In Part 1 of this series on Your Last Five Years, we examined why five years is a tipping point, at which time owners must start planning their exit. Click here to review that article.
We will examine each of these five questions in detail over the new few weeks as part of this article series. The five questions are:
|Part 1 – What is My Likely Exit Strategy?|
|Part 2 – How Much Do I Need to Net From My Exit?|
|Part 3 – What Do I Want My Legacy to Be?|
|Part 4 – What Do I Want To Do in Life After Exit?|
|Part 5 – How Exitable is My Company?|
Question 1: What is My Likely Exit Strategy?
Once you enter Your Last Five Years, it’s imperative to identify your likely exit strategy from the four choices available. Why? Because different exit strategies require different exit tactics to implement that strategy successfully. Consider this one example dealing with your company’s balance sheet. If your exit strategy is to pass your business down to family members (one of the four possible strategies), ideally, we want the balance sheet to show little owner’s equity and a weak asset base. This direction can help justify a low company valuation, which is good for taxes.
In contrast, if your exit strategy is to sell your company to an outside buyer (another of the four possible exit strategies), then ideally you want a strong balance sheet, to help justify an aggressive business sale price. In both situations, we typically want to work with at least three years’ historical balance sheets. So right away you can see that when entering Your Last Five Years, we must ascertain your likely exit strategy to begin tactic implementations that will strengthen, or weaken, the balance sheet.
The balance sheet is just one example comparing two different exit strategies. There are only four possible exit strategies:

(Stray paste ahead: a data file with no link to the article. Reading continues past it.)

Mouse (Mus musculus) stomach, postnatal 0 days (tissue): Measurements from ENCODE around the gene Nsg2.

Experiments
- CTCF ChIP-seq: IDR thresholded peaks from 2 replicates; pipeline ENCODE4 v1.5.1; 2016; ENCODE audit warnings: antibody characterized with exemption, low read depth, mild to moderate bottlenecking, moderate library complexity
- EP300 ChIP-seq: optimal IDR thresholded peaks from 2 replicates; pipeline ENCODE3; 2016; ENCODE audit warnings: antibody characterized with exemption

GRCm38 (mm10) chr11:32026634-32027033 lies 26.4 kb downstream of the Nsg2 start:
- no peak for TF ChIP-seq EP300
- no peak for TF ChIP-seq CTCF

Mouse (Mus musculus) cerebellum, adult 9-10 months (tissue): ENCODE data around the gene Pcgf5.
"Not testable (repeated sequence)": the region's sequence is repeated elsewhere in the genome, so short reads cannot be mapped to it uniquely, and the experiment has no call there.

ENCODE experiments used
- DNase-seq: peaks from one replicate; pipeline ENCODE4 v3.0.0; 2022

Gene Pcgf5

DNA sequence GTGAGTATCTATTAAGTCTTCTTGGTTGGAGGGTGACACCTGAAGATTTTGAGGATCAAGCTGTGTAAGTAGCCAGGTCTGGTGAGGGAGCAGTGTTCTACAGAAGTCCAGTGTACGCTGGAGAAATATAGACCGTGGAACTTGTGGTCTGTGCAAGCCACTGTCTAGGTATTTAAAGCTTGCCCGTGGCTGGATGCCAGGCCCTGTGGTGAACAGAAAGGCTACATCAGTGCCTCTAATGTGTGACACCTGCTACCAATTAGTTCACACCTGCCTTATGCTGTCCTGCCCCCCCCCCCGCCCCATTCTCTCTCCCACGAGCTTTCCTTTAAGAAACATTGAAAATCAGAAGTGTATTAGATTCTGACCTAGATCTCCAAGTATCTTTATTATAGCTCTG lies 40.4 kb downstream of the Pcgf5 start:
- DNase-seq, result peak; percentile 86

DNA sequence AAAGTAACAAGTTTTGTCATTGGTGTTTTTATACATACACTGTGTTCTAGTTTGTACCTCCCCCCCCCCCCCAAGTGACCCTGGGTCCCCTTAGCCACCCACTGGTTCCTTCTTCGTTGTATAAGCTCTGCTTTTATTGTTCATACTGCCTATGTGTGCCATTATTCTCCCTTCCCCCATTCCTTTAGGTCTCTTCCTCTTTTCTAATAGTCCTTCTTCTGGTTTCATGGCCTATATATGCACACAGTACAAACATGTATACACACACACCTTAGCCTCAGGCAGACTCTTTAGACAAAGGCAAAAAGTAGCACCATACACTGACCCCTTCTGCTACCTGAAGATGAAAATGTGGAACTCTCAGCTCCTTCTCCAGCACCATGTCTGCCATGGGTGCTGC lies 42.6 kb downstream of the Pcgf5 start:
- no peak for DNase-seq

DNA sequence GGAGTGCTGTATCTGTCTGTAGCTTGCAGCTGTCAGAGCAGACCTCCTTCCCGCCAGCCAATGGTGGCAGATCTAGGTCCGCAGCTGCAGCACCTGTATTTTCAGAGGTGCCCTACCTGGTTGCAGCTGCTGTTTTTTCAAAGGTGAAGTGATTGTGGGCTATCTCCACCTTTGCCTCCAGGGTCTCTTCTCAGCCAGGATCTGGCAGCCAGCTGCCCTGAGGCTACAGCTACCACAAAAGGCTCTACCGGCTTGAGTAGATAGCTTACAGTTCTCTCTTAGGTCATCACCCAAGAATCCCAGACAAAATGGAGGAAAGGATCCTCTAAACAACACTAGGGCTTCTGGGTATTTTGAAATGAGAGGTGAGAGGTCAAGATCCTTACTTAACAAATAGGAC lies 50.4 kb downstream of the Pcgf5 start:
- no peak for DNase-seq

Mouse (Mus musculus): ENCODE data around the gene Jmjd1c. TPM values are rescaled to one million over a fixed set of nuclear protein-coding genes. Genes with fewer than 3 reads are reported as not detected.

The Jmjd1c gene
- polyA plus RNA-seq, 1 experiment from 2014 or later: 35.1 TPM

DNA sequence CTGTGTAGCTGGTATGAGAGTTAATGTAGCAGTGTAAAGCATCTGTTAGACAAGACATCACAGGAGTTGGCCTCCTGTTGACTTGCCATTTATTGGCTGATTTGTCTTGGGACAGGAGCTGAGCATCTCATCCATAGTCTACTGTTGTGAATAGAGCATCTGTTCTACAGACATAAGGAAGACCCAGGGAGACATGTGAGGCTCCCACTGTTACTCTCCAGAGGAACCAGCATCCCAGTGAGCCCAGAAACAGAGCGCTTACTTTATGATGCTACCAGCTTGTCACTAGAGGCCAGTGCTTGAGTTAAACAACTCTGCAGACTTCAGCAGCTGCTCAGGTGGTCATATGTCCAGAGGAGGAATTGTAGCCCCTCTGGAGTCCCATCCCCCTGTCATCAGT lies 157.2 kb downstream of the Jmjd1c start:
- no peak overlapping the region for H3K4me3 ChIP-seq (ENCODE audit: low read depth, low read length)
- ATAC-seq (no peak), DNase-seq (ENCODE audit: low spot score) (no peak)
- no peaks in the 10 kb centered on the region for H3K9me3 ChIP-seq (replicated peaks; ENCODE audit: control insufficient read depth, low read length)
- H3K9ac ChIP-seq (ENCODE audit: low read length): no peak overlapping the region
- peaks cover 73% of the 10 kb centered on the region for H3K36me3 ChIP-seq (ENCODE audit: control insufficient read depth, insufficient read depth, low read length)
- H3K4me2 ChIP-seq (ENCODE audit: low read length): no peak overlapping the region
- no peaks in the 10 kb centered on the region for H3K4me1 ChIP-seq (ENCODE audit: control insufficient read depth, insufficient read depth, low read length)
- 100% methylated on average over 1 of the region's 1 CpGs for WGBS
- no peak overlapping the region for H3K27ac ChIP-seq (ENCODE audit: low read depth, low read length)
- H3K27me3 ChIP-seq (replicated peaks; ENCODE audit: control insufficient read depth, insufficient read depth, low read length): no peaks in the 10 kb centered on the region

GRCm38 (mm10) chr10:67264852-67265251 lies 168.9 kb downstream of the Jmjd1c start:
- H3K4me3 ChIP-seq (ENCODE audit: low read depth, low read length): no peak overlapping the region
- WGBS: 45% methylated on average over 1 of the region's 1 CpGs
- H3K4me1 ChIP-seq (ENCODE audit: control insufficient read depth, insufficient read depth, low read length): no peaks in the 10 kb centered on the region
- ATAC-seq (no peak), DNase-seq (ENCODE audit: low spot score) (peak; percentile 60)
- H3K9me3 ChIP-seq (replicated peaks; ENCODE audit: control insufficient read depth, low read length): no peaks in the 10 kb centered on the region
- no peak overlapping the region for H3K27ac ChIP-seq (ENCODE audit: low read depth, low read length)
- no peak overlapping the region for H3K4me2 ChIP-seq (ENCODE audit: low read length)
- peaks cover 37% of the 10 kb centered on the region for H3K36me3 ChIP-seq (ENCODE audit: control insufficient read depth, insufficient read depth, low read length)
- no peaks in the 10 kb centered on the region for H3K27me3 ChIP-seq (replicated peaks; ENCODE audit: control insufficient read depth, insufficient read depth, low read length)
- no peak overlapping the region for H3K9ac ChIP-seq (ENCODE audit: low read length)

- Pass the Business to Family
- Sell to an Outside Buyer
- Sell to an Inside Buyer
- Planned Liquidation
(Note: Unplanned liquidation is bad. Planned liquidation does occur. However, planned liquidation is the least commonly pursued strategy.) Some owners point out a fifth exit strategy—keeping the company until death. We suggest that death is not a strategy, but a triggering event; because one of these four exit strategies will trigger when you die. The need to know which exit strategy is yours, extends beyond just balance sheets.
The chart below gives seven examples of different tactics that need to be considered and implemented, depending on which exit strategy you pursue:
At this point, many owners are either unsure of their likely exit strategy, or think they know, but want to test their answers. We have organized on our website several resources to guide you through this question. Visit our How Do I Determine My Exit Strategy page to learn more.
One last point on this important question. Many owners assume an exit strategy, without testing how viable that strategy may be. For example, if you want to pass your business to your children, you must be sure the children are ready and willing to receive your business. If not, your exit strategy may not be viable. In another example, if you want to sell your business to an inside buyer, typically one or more employees, then your buyer/employees must be able to afford the company. If not, that exit strategy may not be viable. So, once you think you know your likely exit strategy, you still must review it carefully to be sure that the strategy you select has the potential to be successful. To get assistance with this question, consider speaking with one of our Consultants to review your situation.
In the next article in this series, we will examine the second question you must answer when entering Your Last Five Years: “How Much Do I Need to Net From My Exit?”.